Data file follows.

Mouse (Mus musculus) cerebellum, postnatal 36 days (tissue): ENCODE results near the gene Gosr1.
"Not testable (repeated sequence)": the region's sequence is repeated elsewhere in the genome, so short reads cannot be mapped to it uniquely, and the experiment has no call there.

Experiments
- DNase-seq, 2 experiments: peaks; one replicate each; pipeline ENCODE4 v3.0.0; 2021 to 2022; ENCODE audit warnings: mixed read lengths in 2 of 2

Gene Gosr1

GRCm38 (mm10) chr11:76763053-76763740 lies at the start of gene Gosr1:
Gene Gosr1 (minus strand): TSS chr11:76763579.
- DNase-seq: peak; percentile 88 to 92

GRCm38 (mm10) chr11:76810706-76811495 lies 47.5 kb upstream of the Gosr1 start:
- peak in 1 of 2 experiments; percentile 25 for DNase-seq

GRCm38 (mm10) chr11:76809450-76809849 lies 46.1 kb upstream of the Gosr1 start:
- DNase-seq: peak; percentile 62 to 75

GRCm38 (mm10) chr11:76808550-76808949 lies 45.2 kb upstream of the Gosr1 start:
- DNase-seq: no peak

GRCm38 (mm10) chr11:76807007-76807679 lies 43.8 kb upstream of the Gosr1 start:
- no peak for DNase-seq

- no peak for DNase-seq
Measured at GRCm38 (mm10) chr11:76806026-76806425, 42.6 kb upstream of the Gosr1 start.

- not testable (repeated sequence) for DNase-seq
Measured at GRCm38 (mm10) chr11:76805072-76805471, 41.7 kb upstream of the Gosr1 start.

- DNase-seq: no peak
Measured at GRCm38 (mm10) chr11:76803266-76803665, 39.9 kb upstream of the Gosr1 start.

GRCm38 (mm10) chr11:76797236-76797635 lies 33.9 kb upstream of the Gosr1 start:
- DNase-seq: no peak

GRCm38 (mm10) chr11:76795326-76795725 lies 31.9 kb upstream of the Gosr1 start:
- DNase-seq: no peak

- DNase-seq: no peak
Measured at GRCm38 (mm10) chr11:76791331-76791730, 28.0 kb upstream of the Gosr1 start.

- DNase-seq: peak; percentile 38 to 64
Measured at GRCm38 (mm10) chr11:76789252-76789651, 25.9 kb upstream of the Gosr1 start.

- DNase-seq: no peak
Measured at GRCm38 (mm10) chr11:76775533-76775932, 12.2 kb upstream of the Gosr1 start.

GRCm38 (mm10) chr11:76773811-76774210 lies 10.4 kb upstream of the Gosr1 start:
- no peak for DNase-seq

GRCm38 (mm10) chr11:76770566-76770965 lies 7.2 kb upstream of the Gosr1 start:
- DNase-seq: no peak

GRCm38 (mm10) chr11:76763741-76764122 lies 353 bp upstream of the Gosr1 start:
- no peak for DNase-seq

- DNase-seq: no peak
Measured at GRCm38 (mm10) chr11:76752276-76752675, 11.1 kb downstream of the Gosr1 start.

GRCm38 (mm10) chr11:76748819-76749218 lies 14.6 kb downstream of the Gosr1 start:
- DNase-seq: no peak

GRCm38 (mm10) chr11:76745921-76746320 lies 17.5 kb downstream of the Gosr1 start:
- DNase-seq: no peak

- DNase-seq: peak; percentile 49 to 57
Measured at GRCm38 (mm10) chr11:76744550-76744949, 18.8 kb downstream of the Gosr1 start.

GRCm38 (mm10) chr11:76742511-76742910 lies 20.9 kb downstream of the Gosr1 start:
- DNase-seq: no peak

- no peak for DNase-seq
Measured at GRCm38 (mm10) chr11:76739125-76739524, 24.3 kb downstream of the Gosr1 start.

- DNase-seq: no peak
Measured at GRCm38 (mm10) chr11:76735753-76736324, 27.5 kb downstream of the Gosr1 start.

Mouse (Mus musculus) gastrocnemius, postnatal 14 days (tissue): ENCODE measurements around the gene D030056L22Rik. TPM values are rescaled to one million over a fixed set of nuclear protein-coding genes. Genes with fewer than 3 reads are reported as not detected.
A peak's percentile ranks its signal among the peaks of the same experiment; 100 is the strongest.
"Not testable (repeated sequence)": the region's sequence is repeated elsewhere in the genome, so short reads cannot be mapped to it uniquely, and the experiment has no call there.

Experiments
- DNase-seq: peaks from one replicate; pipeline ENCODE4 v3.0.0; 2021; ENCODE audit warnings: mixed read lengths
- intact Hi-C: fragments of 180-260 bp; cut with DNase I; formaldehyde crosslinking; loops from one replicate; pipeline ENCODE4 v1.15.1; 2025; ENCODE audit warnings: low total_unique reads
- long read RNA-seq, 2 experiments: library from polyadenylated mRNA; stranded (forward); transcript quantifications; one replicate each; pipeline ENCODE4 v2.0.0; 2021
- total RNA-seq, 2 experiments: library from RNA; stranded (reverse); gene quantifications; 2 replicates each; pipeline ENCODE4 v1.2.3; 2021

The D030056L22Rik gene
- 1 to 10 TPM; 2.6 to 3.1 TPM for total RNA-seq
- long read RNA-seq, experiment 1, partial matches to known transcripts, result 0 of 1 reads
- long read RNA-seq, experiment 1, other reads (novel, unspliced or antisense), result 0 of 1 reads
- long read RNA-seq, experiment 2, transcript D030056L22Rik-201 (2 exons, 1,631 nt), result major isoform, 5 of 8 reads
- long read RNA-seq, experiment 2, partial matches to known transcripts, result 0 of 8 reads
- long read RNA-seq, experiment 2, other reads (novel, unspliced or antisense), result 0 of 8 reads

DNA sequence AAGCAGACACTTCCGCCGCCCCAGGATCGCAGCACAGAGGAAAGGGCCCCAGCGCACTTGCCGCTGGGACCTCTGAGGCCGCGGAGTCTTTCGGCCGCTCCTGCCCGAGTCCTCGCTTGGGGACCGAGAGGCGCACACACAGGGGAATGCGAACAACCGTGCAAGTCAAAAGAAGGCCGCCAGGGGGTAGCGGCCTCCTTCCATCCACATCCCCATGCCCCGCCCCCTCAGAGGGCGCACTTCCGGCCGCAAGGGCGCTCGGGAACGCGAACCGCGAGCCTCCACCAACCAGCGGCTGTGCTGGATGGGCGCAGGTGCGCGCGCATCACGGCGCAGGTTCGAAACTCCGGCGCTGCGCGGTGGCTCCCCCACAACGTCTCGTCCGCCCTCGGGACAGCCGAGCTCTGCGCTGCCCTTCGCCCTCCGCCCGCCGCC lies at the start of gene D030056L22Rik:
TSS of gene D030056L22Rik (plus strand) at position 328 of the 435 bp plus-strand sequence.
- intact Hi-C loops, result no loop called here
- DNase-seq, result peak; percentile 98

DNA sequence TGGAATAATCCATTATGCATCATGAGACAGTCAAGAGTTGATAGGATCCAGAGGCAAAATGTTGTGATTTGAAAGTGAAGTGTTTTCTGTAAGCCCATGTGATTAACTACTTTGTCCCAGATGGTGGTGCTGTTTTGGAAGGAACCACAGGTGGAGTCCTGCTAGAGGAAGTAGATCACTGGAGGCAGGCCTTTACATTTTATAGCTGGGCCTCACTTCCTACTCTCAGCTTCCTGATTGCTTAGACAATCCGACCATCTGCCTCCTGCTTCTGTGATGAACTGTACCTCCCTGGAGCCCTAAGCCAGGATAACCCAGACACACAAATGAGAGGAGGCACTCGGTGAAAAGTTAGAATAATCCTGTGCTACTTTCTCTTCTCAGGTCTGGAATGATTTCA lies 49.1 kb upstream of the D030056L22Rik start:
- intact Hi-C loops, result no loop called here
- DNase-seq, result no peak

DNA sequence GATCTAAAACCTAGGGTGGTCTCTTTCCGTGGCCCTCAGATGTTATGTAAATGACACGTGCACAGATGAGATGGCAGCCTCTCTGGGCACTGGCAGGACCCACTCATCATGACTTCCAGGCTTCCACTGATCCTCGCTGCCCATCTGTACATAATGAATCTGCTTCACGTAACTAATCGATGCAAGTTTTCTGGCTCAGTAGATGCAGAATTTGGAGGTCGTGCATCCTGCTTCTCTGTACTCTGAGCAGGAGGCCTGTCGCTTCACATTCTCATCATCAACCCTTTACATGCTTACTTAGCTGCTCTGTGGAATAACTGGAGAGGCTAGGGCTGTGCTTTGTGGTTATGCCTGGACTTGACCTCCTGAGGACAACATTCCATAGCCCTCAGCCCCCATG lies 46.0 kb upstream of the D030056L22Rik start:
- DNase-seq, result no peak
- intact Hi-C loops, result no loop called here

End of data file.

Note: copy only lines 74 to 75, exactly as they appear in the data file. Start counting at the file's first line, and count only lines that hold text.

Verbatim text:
- DNase-seq, result no peak

DNA sequence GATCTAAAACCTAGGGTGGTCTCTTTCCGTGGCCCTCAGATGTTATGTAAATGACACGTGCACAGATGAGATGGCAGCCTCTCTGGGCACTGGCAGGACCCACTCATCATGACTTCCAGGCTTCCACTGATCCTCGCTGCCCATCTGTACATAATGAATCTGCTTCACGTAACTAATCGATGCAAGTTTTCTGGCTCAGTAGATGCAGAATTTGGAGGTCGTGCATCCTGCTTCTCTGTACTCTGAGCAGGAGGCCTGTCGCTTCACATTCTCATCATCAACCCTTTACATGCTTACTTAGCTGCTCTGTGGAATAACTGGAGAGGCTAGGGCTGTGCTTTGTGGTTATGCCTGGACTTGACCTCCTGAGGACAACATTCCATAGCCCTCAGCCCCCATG lies 46.0 kb upstream of the D030056L22Rik start: